Adoptive Families, the award-winning national adoption magazine, is the leading adoption information source for families before, during, and after adoption.

HOME  |  COMMUNITY  |  BUILDING YOUR FAMILY GUIDE  |  CURRENT ISSUE  |  DIRECTORY  |  PROFESSIONAL LOGIN

Choosing an Adoption Agency

To avoid headaches and heartaches, become an educated consumer of adoption services By Jennifer O’Riordan



Most people wouldn’t dream of buying a new car without thorough research and comparison shopping. Choosing an adoption agency is comparable. You need to exercise your research and networking skills to ensure that the agency you choose will respond to your needs as you embark on the adoption process.

Keep a Consumer Mind-set
The first step to choosing an agency is to make yourself a good consumer. Gather as much information as possible about adoption, agencies and state requirements. Explore the range of available options and the various programs. If your options seem limited, don’t rule out any possibility without thoroughly researching it. Spend at least two to three months investigating all alternatives before deciding what is right for you.

Armed with this information, begin evaluating agencies. Find out which agencies offer the kind of programs you are looking for. Many agencies offer informational meetings once a month or so. Attend one, and don’t be timid about asking questions. After all, the agency you choose will certainly ask you a lot of questions!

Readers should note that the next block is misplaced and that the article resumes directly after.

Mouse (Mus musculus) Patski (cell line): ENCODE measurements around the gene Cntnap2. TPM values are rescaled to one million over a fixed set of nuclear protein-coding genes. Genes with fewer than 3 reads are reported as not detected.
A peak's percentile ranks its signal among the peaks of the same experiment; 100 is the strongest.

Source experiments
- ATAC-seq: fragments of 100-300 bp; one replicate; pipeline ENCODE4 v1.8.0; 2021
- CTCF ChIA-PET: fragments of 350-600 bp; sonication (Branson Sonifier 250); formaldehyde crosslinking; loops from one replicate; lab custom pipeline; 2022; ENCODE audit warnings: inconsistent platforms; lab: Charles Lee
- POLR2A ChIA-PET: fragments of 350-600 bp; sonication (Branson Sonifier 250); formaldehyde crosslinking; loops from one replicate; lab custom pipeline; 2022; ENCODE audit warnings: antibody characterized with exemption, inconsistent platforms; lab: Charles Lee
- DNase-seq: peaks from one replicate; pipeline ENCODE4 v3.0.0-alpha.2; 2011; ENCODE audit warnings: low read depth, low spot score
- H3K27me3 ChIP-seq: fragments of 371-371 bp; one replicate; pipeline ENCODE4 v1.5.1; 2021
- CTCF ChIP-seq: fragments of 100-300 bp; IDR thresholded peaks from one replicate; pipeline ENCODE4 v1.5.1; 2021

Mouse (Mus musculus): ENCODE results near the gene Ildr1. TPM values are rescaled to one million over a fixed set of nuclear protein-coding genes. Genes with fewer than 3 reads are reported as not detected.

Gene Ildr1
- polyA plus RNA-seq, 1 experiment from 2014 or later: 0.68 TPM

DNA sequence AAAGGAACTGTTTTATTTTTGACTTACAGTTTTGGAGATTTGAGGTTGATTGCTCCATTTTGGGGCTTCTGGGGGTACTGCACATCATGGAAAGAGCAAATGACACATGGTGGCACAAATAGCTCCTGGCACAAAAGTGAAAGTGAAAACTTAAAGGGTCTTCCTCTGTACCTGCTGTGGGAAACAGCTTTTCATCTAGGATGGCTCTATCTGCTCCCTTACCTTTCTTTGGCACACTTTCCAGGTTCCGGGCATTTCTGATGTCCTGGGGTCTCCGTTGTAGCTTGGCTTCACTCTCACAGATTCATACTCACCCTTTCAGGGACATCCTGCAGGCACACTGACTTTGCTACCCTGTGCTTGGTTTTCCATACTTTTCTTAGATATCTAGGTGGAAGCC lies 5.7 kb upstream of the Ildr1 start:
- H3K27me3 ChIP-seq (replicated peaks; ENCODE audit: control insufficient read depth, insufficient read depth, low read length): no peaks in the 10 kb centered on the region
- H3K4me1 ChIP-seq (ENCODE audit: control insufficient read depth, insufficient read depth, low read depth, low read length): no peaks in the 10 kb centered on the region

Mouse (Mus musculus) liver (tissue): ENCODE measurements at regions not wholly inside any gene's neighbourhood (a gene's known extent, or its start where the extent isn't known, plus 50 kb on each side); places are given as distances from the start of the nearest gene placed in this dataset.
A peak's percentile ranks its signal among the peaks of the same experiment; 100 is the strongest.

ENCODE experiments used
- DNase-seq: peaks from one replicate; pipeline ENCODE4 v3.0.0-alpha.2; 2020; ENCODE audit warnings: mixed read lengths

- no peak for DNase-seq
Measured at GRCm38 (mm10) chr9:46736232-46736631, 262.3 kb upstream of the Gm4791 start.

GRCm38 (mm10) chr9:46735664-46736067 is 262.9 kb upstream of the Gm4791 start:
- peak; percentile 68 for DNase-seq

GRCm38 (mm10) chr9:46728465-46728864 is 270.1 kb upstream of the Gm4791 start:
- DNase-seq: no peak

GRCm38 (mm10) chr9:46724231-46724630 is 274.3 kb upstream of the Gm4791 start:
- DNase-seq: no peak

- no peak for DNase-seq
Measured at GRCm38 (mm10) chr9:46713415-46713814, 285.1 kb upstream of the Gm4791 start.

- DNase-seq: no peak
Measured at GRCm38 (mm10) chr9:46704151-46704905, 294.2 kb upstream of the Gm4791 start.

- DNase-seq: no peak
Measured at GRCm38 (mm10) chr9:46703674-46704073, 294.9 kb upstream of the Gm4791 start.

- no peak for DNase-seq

Ask the Right Questions
Which questions should you ask? What should you be looking for in an agency? Take AF's questions to ask before choosing an adoption agency (available at theadoptionguide.com/process/articles/agency-questions or as download the PDF at theadoptionguide.com/files/AgencyQuestions.pdf) with you to each agency to compare the services they offer.

What training does the agency offer for various types of adoptions? If you are adopting internationally, how will the agency prepare you for parenting children of a different racial and/or cultural background? Are parents who are adopting children with special needs well prepared to do so? (This is essential!) What other support services does the agency provide? What help is given to families experiencing postplacement difficulties? If you are adopting an infant domestically, what counseling do the birth parents receive? If you adopt from another state, will your local agency work with you to satisfy the requirements of the Interstate Compact on the Placement of Children (ICPC)?

Network to Obtain Information
Networking with others is invaluable. Contact an adoptive parent support group or a RESOLVE group in your area to connect with parents who have adopted through the agencies you are investigating. These parents can tell you what they thought about a particular agency. Previous clients are the only source for those nitty-gritty details about agency personalities, quirks and personnel that can either make an agency easier to work with or cause friction and anxiety. 

Fee Structures
Make sure that you understand what fees you will be charged and when they are due. It is important for you to be well aware of the complexities of the adoption process. Remember, you are entering a fee-for-service arrangement, and the fees are for the agency’s services. They do not guarantee you a child. Be suspicious if an agency requires that all fees be paid up front. No matter what reasons the agency may give for requiring payment in advance, this is not an accepted ethical practice.